Despite his business acumen and ability to land important deals, one businessman named Dan Trunkman (Vince Vaughn) still managed to get a pay cut from his uncaring boss - who may be hot but she's still widely hated throughout the company. A year later, he's set up his very own business with only two employees: one man who's old enough to have retired a decade ago (Tom Wilkinson), and a boy who's barely out of college (if he ever managed to get that far) hilariously named Mike Pancake (Dave Franco). Even in spite of the unsual trio, they still manage to secure a lucrative deal with a top company and make way for a trip to Germany to shake on it. However, another company threatens to disrupt everything - Dan's former employers. In order to be noticed over his busty blonde former boss, he has to pull out all the stops. And we mean all of them.
Continue: Unfinished Business - Red Band Trailer
On this evidence, not really
Barely two years after the French-language Canadian comedy Starbuck became a sleeper hit, writer-director Ken Scott was hired by Hollywood to shoot an American remake called Delivery Man.
Delivery Man hasn't proved to be Vince Vaughn's finest hour
By all appearances, he didn't bother rewriting the script at all, merely shifting the action from Montreal to New York and casting Vince Vaughn in the lead role as a man who discovers that he has more than 500 children as a result of youthful sperm donation.
Continue reading: Delivery Man: Do remakes really work?
In remaking his 2011 French Canadian surprise hit Starbuck, filmmaker Ken Scott doesn't really try to do anything new. Aside from transplanting the story to New York and casting Hollywood star Vince Vaughn, it's exactly the same movie: likeable enough, even without attempting to do anything new or solve the problems of the original film.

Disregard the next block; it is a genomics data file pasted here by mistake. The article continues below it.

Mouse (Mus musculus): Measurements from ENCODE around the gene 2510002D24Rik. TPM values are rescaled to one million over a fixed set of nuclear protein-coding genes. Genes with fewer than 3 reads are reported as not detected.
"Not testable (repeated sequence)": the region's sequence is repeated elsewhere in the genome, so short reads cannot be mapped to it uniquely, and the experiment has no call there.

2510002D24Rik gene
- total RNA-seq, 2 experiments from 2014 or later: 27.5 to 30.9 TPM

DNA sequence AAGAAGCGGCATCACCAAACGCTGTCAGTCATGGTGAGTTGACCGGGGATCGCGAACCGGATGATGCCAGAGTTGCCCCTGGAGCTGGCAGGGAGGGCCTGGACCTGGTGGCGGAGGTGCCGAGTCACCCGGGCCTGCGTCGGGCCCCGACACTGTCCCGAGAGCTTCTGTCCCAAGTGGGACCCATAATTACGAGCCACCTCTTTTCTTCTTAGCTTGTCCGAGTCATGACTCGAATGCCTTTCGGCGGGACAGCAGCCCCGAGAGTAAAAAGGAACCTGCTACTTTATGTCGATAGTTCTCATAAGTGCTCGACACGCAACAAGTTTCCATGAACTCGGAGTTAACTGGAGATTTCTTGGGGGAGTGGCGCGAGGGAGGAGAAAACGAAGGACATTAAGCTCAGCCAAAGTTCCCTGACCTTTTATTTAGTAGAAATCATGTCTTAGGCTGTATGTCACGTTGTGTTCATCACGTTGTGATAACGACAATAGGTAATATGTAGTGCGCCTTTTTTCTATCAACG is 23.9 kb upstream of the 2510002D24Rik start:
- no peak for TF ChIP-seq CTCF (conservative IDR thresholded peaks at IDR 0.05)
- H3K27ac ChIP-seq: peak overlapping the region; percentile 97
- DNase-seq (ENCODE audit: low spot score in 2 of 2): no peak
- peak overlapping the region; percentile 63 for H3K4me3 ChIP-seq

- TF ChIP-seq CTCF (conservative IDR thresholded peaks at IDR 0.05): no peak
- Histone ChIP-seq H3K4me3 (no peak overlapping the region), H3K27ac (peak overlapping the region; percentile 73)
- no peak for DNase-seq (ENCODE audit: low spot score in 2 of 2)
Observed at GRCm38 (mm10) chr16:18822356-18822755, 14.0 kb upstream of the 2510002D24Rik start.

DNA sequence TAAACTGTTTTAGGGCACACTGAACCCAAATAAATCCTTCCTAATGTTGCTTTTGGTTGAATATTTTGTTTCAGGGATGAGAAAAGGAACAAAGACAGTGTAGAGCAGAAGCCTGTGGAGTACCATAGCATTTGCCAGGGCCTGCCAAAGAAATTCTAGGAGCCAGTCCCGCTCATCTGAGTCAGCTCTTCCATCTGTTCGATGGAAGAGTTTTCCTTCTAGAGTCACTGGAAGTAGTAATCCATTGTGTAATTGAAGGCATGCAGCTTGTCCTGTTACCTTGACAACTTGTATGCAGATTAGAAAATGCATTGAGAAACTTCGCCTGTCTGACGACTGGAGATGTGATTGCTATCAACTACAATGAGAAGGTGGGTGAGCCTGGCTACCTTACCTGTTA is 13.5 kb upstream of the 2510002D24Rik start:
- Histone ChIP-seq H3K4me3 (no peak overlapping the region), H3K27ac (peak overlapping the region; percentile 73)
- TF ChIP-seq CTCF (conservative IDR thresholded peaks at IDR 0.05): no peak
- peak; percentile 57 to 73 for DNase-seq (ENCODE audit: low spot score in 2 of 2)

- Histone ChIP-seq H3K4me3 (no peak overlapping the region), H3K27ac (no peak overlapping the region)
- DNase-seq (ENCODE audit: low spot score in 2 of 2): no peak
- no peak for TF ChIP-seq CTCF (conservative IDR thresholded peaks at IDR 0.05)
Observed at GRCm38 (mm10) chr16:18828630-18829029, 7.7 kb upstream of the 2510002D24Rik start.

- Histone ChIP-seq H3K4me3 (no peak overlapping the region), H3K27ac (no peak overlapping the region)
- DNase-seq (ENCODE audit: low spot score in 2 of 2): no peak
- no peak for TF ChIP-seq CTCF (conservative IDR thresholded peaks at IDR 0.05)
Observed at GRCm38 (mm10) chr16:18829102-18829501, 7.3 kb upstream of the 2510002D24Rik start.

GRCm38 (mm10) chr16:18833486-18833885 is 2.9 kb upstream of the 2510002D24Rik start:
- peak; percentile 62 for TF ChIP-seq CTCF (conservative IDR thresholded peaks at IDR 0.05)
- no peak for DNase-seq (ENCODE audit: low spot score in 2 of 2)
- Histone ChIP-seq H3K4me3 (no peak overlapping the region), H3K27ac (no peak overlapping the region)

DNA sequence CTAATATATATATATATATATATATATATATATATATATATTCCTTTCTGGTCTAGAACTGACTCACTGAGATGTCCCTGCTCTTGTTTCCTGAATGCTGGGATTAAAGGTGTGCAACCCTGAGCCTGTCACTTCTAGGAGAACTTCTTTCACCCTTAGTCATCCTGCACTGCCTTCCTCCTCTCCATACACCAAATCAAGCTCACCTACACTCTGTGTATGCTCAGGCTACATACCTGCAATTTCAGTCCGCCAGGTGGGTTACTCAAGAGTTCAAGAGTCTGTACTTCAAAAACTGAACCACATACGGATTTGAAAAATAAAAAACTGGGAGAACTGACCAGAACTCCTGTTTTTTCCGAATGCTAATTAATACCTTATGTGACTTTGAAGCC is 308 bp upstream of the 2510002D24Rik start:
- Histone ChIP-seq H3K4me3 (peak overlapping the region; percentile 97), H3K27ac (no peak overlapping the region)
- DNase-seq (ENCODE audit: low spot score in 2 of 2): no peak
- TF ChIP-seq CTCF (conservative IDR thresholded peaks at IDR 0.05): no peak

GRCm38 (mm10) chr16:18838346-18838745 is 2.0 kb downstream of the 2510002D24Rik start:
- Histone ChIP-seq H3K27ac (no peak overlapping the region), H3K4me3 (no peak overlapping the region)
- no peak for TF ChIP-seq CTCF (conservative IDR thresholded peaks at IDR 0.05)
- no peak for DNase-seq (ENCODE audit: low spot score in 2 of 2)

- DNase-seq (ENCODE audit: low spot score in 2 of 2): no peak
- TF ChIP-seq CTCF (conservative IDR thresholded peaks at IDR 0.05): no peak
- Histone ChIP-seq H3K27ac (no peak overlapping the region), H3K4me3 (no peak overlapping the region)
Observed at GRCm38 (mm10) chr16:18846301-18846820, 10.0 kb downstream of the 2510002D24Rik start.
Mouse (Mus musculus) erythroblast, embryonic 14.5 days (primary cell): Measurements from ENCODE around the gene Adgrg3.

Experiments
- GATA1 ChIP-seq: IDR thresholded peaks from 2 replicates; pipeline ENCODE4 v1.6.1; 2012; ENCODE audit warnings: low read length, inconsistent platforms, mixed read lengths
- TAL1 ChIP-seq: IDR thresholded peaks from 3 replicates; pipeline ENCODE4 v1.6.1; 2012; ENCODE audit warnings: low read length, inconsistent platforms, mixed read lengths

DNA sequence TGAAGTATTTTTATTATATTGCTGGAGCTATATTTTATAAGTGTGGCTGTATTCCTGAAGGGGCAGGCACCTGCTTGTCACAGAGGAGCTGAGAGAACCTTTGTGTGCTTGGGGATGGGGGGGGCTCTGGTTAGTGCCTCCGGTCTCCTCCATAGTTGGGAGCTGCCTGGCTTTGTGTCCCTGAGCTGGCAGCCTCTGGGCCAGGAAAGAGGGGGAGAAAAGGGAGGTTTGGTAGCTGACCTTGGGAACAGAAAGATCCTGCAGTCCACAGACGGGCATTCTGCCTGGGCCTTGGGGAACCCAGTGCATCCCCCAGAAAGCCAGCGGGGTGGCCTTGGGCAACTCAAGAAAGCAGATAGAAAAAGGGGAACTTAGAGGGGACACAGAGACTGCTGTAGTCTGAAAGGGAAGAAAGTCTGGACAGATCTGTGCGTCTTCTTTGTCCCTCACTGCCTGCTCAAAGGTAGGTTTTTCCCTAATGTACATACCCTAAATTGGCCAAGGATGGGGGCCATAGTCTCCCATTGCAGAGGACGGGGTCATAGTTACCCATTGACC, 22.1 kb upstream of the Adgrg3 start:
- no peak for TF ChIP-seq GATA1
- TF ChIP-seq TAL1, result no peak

Vaughn plays David, a slacker trying to pay off his debts and support his newly pregnant girlfriend (Smulders) by delivering meat for his butcher dad (Blumenfeld). Then David learns that, after donating sperm 20 years earlier, he has 533 biological children. When 142 file a class-action suit to learn the identity of the donor "Starbuck", David hires his inexperienced lawyer pal Brett (Pratt) to represent him in court. In the mean time, he begins to quietly follow his "kids" around like a sort of guardian angel. Then the press gets hold of the story, and he worries that his identity will be revealed.
Without trying too hard, Vaughn brings considerable charm to this character, so we like him even though David has no direction in his life. Vaughn is great at balancing the comical and dramatic elements of the story, notably in his hilarious scenes with Pratt and the more emotional interaction with three of the kids (Reynor, Robertson and Chanler-Berat). There's also a significant, moving sequence at the end between Vaughn and Blumenfeld.
Continue reading: Delivery Man Review